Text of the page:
Back to oDesk.com » Love the way you work.

Welcome to the oDesk Community! Connect here with fellow clients, contractors, and oDesk staff. Please review our Usage Policy.

Client requesting full article as sample

How do you more experienced writers handle this?

I applied for a fixed price, long-term article writing position yesterday, at a rate of .03 per word (yes, I realize that some see this as "bottom feeder" pay, but I'm comfortable with the rate, and sometimes less, for simple work). The client got back with me today and requested that I write a 500 word article to show my quality and originality. I would, after being hired, write 20-25 articles each month.

I have a few issues with this. 1 - The client is verified and has paid other contractors, but only a total of a couple hundred dollars. 2 - I don't work for free, and don't see a reason that I would need to write a new article of the client's choosing in order to showcase my writing style. 3 - Of 39 applicants, the client is interviewing 20+.

Giving the client the benefit of the doubt is fine and dandy, but I'm not going to work for free. I would like to simply offer a sample that I have already written, or a link to some previously published content, but I'm unsure how to word my response so that it doesn't offend the client, just in case he is actually legitimate.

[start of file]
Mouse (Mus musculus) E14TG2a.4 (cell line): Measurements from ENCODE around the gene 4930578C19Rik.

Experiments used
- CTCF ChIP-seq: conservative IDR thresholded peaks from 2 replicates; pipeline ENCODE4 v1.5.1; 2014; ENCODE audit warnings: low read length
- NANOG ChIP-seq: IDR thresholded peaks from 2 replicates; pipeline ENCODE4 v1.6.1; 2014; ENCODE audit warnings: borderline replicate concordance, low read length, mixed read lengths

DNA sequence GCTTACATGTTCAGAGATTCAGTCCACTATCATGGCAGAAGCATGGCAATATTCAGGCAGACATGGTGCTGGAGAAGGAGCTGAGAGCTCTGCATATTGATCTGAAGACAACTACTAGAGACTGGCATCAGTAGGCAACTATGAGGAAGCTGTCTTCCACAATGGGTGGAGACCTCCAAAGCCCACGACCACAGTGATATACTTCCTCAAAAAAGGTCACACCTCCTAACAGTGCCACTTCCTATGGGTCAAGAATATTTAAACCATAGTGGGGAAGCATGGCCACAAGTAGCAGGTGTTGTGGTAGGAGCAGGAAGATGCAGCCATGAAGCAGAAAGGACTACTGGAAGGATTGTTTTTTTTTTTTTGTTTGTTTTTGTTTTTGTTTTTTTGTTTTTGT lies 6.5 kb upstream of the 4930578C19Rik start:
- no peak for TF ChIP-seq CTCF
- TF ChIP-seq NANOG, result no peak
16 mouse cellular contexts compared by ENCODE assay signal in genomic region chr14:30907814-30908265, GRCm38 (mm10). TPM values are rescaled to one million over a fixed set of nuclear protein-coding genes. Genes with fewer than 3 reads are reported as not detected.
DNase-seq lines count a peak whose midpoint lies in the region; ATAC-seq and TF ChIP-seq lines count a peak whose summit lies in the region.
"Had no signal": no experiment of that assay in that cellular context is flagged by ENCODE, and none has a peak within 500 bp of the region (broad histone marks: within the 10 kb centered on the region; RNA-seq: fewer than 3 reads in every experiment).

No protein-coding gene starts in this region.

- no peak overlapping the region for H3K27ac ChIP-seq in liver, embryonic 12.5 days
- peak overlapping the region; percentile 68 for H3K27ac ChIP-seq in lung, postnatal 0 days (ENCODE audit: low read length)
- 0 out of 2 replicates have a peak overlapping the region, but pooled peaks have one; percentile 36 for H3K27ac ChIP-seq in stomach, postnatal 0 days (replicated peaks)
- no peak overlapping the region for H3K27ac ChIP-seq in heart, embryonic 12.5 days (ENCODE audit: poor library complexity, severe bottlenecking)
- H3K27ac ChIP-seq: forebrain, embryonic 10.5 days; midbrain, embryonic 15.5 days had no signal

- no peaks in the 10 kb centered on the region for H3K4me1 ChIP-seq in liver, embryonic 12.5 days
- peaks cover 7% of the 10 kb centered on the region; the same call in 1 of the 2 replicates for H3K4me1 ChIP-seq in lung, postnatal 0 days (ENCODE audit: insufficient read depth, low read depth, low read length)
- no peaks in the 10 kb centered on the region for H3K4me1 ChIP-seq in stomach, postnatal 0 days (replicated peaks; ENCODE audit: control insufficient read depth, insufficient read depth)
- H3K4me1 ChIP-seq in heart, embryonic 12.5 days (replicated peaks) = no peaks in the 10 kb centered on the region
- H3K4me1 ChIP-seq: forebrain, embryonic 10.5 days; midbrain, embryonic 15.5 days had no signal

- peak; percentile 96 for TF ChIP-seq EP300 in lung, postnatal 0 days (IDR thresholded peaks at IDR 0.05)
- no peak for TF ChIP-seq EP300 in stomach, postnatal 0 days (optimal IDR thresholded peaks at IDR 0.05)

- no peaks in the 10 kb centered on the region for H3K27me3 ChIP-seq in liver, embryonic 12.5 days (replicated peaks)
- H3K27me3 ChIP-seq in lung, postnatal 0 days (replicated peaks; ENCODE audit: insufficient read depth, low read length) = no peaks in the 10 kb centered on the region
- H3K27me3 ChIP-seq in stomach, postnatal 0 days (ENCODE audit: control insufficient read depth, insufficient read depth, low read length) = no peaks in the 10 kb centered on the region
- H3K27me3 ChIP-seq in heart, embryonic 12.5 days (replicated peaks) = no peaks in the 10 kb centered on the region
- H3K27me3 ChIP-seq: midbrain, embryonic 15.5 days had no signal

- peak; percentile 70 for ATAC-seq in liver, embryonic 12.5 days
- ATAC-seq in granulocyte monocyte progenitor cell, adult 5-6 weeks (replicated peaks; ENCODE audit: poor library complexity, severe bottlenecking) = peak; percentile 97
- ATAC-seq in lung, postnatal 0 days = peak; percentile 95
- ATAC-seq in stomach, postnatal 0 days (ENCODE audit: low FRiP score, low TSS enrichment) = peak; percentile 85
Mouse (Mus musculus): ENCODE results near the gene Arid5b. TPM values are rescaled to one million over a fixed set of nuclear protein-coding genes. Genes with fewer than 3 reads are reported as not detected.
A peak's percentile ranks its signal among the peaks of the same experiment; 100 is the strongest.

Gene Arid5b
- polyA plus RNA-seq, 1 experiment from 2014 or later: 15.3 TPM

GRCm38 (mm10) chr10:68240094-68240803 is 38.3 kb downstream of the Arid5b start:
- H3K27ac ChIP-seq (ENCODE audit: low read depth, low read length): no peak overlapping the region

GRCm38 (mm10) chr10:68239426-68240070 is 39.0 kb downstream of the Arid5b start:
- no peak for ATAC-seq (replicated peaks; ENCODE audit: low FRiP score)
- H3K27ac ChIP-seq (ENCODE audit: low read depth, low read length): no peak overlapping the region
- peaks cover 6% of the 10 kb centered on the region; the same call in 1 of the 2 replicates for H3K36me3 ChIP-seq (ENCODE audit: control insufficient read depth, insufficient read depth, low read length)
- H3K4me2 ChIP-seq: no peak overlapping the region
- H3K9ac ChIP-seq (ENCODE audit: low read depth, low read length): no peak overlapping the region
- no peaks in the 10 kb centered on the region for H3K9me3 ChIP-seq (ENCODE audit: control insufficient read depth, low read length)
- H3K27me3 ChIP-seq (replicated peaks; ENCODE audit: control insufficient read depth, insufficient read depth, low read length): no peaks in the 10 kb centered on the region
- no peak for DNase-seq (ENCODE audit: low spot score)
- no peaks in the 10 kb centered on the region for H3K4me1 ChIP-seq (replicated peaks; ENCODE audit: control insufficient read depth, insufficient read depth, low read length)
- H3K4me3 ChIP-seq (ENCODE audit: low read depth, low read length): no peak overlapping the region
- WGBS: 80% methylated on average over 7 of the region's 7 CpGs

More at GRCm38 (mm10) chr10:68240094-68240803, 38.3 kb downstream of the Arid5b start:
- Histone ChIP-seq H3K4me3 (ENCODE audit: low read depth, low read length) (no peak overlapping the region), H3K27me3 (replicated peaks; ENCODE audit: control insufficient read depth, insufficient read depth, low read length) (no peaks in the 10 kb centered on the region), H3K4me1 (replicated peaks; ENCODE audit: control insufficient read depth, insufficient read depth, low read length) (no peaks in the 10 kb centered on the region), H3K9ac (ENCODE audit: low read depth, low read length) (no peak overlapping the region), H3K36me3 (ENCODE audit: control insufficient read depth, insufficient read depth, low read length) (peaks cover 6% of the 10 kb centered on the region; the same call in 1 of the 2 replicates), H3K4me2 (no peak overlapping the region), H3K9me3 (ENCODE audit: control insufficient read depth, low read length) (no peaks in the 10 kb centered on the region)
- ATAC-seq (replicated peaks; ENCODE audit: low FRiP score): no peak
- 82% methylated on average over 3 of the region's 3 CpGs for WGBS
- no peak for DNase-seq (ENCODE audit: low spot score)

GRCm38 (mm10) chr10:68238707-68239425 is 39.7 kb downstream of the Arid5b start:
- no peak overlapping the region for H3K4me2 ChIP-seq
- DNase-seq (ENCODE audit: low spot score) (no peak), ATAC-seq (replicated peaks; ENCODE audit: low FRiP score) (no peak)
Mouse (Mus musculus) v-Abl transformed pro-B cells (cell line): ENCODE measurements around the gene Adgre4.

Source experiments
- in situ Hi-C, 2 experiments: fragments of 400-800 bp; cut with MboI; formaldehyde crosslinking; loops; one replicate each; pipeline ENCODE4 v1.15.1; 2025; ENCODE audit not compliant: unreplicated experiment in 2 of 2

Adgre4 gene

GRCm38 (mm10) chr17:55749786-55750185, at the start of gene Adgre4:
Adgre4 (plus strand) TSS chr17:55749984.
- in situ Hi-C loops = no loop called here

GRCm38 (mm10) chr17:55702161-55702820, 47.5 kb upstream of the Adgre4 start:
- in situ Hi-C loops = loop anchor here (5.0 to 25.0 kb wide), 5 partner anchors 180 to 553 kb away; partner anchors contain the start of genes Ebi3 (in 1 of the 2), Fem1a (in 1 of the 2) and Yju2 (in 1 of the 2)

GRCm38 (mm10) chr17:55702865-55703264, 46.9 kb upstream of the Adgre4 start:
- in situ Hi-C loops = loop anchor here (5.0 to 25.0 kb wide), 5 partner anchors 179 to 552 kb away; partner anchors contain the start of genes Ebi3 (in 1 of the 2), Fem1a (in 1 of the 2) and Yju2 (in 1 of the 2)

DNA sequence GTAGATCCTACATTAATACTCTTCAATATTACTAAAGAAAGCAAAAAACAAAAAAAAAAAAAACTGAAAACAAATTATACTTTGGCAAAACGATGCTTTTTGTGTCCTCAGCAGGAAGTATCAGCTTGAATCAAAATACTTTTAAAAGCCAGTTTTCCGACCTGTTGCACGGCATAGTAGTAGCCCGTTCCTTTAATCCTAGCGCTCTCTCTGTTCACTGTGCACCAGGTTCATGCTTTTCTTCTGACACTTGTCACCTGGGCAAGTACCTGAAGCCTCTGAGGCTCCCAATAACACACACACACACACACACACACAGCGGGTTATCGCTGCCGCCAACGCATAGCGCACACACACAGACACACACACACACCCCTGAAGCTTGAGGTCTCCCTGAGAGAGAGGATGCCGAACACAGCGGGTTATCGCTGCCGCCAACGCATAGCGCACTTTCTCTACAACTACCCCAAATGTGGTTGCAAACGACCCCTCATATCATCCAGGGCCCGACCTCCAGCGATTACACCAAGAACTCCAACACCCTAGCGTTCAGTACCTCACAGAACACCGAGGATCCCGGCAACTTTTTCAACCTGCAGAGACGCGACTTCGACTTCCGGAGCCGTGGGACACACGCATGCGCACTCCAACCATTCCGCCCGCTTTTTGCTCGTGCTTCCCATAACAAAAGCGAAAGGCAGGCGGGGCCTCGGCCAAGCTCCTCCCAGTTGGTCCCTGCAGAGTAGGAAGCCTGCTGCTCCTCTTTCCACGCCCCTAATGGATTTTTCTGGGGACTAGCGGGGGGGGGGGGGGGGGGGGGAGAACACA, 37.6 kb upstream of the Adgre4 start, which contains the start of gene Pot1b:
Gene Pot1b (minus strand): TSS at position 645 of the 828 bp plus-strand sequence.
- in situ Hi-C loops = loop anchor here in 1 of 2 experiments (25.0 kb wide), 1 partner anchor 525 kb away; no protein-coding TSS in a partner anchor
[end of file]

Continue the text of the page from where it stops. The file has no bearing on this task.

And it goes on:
Any suggestions on carefully wording a response that states that I am interested in continuing the application process, but will not write a free article?

I have worked with clients in the past (here and elsewhere) who requested a sample, and it turned out to be a positive and long-term working relationship, so I'd really like to avoid shooting myself in the foot.

Thanks in advance for your input!

Vote Result

++++++++++
Score: 10.0, Votes: 1
NO!

Ashley Hudson wrote:
How do you more experienced writers handle this?

I applied for a fixed price, long-term article writing position yesterday, at a rate of .03 per word (yes, I realize that some see this as "bottom feeder" pay, but I'm comfortable with the rate, and sometimes less, for simple work). The client got back with me today and requested that I write a 500 word article to show my quality and originality. I would, after being hired, write 20-25 articles each month.

I have a few issues with this. 1 - The client is verified and has paid other contractors, but only a total of a couple hundred dollars. 2 - I don't work for free, and don't see a reason that I would need to write a new article of the client's choosing in order to showcase my writing style. 3 - Of 39 applicants, the client is interviewing 20+.